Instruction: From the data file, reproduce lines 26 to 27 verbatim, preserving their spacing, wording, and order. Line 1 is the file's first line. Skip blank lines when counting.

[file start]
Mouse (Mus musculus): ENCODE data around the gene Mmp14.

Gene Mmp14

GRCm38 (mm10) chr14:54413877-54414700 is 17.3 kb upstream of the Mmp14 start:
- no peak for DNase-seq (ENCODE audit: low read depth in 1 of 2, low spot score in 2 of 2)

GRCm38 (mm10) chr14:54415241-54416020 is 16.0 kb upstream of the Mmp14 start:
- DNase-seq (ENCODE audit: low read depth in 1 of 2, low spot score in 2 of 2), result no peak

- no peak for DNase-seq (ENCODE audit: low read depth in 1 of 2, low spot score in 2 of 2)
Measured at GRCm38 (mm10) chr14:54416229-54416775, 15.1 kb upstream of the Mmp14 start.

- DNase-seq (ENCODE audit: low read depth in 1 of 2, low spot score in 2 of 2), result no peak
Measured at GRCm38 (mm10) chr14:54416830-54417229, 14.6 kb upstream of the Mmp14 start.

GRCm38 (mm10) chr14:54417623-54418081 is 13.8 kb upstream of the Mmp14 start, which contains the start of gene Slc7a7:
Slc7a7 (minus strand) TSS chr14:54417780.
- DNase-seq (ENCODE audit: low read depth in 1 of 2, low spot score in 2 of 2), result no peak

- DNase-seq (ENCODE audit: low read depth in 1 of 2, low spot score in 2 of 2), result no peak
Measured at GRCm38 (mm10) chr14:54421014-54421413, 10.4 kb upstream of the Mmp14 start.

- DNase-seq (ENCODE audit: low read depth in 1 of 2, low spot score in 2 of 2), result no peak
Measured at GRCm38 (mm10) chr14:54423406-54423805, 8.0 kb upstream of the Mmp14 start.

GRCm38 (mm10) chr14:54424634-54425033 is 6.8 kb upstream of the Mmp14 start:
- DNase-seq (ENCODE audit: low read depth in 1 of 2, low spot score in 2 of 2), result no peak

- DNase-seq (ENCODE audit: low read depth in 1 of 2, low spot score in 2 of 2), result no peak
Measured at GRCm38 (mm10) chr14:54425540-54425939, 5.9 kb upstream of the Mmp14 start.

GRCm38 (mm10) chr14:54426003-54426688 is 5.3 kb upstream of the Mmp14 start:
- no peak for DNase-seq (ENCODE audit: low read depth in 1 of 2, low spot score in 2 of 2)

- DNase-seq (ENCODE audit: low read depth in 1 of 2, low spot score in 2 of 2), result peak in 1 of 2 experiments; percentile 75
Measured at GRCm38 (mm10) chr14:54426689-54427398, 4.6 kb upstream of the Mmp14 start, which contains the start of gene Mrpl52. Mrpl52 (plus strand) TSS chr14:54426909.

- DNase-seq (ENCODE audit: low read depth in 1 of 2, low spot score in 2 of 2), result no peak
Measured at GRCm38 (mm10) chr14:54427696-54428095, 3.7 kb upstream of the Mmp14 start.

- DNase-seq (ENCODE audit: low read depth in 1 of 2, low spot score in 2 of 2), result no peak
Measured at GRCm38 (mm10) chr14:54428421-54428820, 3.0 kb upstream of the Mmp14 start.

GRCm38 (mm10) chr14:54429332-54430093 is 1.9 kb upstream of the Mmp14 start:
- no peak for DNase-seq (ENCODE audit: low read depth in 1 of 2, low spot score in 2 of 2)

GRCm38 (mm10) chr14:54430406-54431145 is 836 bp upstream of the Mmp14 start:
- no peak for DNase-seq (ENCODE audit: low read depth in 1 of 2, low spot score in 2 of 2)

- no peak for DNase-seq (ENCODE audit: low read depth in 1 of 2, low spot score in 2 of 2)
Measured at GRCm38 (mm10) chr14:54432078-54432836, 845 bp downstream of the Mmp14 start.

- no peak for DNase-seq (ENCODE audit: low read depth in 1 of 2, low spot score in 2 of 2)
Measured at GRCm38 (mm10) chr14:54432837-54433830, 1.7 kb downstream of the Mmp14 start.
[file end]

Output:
- DNase-seq (ENCODE audit: low read depth in 1 of 2, low spot score in 2 of 2), result no peak
Measured at GRCm38 (mm10) chr14:54427696-54428095, 3.7 kb upstream of the Mmp14 start.